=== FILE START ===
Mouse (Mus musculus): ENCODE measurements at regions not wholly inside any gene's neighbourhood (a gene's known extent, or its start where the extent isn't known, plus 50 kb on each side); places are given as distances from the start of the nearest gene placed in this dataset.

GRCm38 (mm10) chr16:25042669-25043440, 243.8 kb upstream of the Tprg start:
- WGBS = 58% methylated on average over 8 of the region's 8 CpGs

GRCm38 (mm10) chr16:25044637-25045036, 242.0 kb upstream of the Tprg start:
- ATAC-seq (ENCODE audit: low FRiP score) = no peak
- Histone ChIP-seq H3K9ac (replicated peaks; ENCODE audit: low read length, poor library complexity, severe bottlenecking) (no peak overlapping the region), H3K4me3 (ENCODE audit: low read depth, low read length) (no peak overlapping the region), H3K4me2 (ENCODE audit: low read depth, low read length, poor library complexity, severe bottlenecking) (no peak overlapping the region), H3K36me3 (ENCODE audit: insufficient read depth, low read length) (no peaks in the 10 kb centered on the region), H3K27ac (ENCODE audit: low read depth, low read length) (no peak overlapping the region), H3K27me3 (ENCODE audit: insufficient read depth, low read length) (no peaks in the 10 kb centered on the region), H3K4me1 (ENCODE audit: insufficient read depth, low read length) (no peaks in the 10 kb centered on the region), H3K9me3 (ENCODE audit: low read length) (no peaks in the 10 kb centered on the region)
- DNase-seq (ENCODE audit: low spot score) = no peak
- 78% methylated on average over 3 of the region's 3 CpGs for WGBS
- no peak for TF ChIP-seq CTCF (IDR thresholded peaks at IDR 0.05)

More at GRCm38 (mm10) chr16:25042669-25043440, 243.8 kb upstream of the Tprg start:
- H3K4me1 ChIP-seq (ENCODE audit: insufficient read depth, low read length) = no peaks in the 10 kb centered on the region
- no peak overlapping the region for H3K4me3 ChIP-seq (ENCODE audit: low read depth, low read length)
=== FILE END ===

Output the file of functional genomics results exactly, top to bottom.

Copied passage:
Mouse (Mus musculus): ENCODE measurements at regions not wholly inside any gene's neighbourhood (a gene's known extent, or its start where the extent isn't known, plus 50 kb on each side); places are given as distances from the start of the nearest gene placed in this dataset.

GRCm38 (mm10) chr16:25042669-25043440, 243.8 kb upstream of the Tprg start:
- WGBS = 58% methylated on average over 8 of the region's 8 CpGs

GRCm38 (mm10) chr16:25044637-25045036, 242.0 kb upstream of the Tprg start:
- ATAC-seq (ENCODE audit: low FRiP score) = no peak
- Histone ChIP-seq H3K9ac (replicated peaks; ENCODE audit: low read length, poor library complexity, severe bottlenecking) (no peak overlapping the region), H3K4me3 (ENCODE audit: low read depth, low read length) (no peak overlapping the region), H3K4me2 (ENCODE audit: low read depth, low read length, poor library complexity, severe bottlenecking) (no peak overlapping the region), H3K36me3 (ENCODE audit: insufficient read depth, low read length) (no peaks in the 10 kb centered on the region), H3K27ac (ENCODE audit: low read depth, low read length) (no peak overlapping the region), H3K27me3 (ENCODE audit: insufficient read depth, low read length) (no peaks in the 10 kb centered on the region), H3K4me1 (ENCODE audit: insufficient read depth, low read length) (no peaks in the 10 kb centered on the region), H3K9me3 (ENCODE audit: low read length) (no peaks in the 10 kb centered on the region)
- DNase-seq (ENCODE audit: low spot score) = no peak
- 78% methylated on average over 3 of the region's 3 CpGs for WGBS
- no peak for TF ChIP-seq CTCF (IDR thresholded peaks at IDR 0.05)

More at GRCm38 (mm10) chr16:25042669-25043440, 243.8 kb upstream of the Tprg start:
- H3K4me1 ChIP-seq (ENCODE audit: insufficient read depth, low read length) = no peaks in the 10 kb centered on the region
- no peak overlapping the region for H3K4me3 ChIP-seq (ENCODE audit: low read depth, low read length)